Creating Music (Notation) Together

My wife, Angela, stud­ied music for the first cou­ple of years at col­lege. She plays the flute and still per­forms a few times a year (most­ly at our church). How­ev­er, in all the years we’ve been togeth­er, we’ve nev­er actu­al­ly played any music togeth­er. In fact, we haven’t real­ly cre­at­ed many projects togeth­er (aside from two kids and numer­ous DIY house projects, of course).

Well, a cou­ple of weeks ago Angela was asked to play a short piece of her choos­ing at a Wednes­day night church event. She decid­ed it would be fun to have out daugh­ter and anoth­er young per­son from church, both of whom also play flute, to play a wood­wind trio. Angela picked one of her favorite hymns and asked me to tran­scribe it using Mus­eScore. Oth­er than help­ing the kids search that site for some piano sheet music, I did­n’t have much expe­ri­ence with it or the desk­top appli­ca­tion.

After a few min­utes, I had the piano tre­ble clef tran­scribed in a file. I dupli­cate that part into two copies. Then came the fun part. Using the arrow keys to start re-arrang­ing the piece. When I told it what instru­ment would be used for each part (in this case, a flute trio), it hand­i­ly would col­or code notes that were get­ting out­side the range of that instru­ment. Now, I don’t actu­al­ly play the flute and aside from that note range and the knowl­edge that a flute can’t real­ly play one than more note at a time, I con­sid­ered this a first pass. Angela then went through the piece and indi­cat­ed what notes need adjust­ing (a lot of them). She also bor­rowed from the bass clef and added in some flour­ish­es of her own lik­ing. The play­back isn’t per­fect (you’d nev­er think you were list­ing to any­thing oth­er than syn­the­sized instru­ments) but it’s very help­ful in arrang­ing. What’s more, Angela and I got to work on some­thing cre­ative togeth­er!

The three of them played the piece last night at the can­dle­light ser­vice. I though it sound­ed great but as I end­ed up as the litur­gist, I did­n’t get to record them per­form­ing. But, you can at least see and hear the piece here:

Today We All Are Called to Be Dis­ci­ples Flute Trio by amdy­er

Truth.

Truth.

Guitar Pedal Board

I real­ly make a point to try to learn some­thing new with each mak­er project I do. Whether it’s a wood­work­ing project, a gui­tar effect, or some oth­er hob­by project, I want to add in at least some­thing new to each one. First, it just keeps things from feel­ing redun­dant. But also it helps to expand my skills.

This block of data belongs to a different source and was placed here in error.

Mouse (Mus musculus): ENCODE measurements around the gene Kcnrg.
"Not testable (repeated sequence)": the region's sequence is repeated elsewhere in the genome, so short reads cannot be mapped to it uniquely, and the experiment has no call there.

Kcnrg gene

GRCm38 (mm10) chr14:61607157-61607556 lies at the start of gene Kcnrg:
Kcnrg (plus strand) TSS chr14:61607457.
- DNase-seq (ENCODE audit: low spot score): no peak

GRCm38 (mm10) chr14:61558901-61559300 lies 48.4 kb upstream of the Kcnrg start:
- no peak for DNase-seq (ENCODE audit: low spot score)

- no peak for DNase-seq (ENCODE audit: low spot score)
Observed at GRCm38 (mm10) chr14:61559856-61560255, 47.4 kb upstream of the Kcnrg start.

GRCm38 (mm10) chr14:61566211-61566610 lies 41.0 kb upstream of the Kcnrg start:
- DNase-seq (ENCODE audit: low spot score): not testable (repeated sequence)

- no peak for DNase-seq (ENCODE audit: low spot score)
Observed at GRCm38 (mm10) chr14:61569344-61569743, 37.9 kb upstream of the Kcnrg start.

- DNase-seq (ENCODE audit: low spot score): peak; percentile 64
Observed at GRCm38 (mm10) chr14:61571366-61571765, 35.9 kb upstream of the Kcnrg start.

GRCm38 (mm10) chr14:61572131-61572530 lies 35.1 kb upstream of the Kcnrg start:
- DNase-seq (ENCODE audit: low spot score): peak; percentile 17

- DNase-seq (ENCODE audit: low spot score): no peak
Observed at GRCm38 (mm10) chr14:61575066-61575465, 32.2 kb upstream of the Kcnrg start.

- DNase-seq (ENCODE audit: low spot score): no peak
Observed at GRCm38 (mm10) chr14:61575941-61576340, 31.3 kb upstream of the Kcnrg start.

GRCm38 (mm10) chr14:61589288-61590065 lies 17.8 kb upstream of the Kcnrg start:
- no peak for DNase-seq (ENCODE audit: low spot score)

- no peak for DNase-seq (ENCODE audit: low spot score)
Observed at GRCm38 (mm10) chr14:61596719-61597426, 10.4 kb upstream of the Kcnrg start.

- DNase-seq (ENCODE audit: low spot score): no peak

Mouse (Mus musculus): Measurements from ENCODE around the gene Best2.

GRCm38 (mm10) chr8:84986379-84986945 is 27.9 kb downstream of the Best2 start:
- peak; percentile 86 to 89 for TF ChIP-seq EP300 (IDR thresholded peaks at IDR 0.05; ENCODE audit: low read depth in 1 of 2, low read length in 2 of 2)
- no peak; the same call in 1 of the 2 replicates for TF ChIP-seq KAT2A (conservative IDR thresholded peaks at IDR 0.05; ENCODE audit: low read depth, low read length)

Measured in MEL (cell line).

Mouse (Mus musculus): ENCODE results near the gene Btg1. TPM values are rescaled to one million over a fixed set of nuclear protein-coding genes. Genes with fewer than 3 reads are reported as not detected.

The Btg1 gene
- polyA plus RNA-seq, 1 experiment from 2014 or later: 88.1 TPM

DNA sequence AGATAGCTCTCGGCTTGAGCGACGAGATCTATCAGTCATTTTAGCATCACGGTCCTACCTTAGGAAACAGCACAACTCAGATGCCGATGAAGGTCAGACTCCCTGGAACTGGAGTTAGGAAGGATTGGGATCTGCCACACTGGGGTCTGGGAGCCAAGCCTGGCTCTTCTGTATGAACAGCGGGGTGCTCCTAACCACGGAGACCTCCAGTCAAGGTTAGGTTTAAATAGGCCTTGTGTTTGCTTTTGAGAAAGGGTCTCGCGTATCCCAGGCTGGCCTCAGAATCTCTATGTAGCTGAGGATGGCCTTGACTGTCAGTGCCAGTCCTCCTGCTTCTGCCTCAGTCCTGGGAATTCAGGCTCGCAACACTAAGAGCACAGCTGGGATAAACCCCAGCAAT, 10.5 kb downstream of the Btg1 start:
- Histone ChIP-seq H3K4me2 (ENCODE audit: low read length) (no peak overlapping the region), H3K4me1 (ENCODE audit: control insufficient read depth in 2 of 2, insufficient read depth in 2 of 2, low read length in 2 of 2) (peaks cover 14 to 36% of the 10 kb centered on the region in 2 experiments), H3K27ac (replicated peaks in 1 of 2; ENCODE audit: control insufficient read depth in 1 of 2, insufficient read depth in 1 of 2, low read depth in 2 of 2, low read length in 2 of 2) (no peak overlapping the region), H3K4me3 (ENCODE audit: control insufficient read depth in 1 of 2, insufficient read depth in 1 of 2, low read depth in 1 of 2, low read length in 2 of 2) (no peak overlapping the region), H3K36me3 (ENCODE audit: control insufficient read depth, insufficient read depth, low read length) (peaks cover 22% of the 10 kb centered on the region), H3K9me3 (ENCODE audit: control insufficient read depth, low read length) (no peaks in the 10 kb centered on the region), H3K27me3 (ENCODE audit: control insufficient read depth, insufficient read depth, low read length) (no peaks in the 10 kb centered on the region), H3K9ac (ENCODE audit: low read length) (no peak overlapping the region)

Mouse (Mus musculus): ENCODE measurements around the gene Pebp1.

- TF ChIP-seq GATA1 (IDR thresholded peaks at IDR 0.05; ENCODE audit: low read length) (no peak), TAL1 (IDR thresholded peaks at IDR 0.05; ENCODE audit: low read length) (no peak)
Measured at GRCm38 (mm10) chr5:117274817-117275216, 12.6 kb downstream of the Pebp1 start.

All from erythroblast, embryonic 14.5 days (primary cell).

Steel and ply­wood ped­al board

I’ve need­ed to make a gui­tar ped­al board for a cou­ple of years now. Most­ly just to clean up the cor­ner of my office where my amp and effects sit. It’s not like I’m ever going on tour or any­thing. I fig­ured the met­al frame I made in my intro to met­al­work­ing class would be fun to use as a basis for a ped­al board. Up until now, it’s just been sit­ting in our garage; lean­ing against a wall. Of course, the more I start­ed plan­ning, I quick­ly real­ized it was real­ly just a dec­o­ra­tion around an oth­er­wise wood­en stool (albeit a short and slant­ed stool; that’s real­ly all this is). I had want­ed to put a shal­low rab­bet around the edge of the board so the top of the steel frame would be flush with the wood. I tried using both a router bit and my table saw and both were pret­ty much com­plete fail­ures. Odd­ly enough, the sam­ple board I tried on the router worked fine, but that was with the veneer grain run­ning along the direc­tion of the rab­bet. When I tried using par­al­lel grain on the “real” board, it just shred­ded the veneer. The table saw gave a clean­er cut but was just far less accu­rate (and was­n’t much clean­er than the router).1

Cheap router bit and slop­py wood­work­ing don’t result in clean rab­bets, I guess

So, I basi­cal­ly just build my ped­al board out of 3/4″ ply­wood to dimen­sions that I could slide the met­al frame over it. The ped­als don’t sit entire­ly flat, but they work fine for my needs still. I still need to get some more Vel­cro tape to attach them (which would just main­ly help allow me to up the pow­er cords under­neath). It’s prob­a­bly a bit too tall to be very prac­ti­cal and I’ll almost cer­tain­ly replace it at some point. Whether or not I try to include the met­al frame is anoth­er mat­ter…

So it does­n’t real­ly begin to hold all my gui­tar ped­als (note those sit­ting on top of the speak­er cab­i­net)
  1. I ful­ly attribute both of these fail­ures to my own inex­pe­ri­ence. It does­n’t help that I have some very basic setups and things like feath­er­boards, zero clear­ance inserts, etc. would also help actu­al­ly accom­plish what I had in mind. []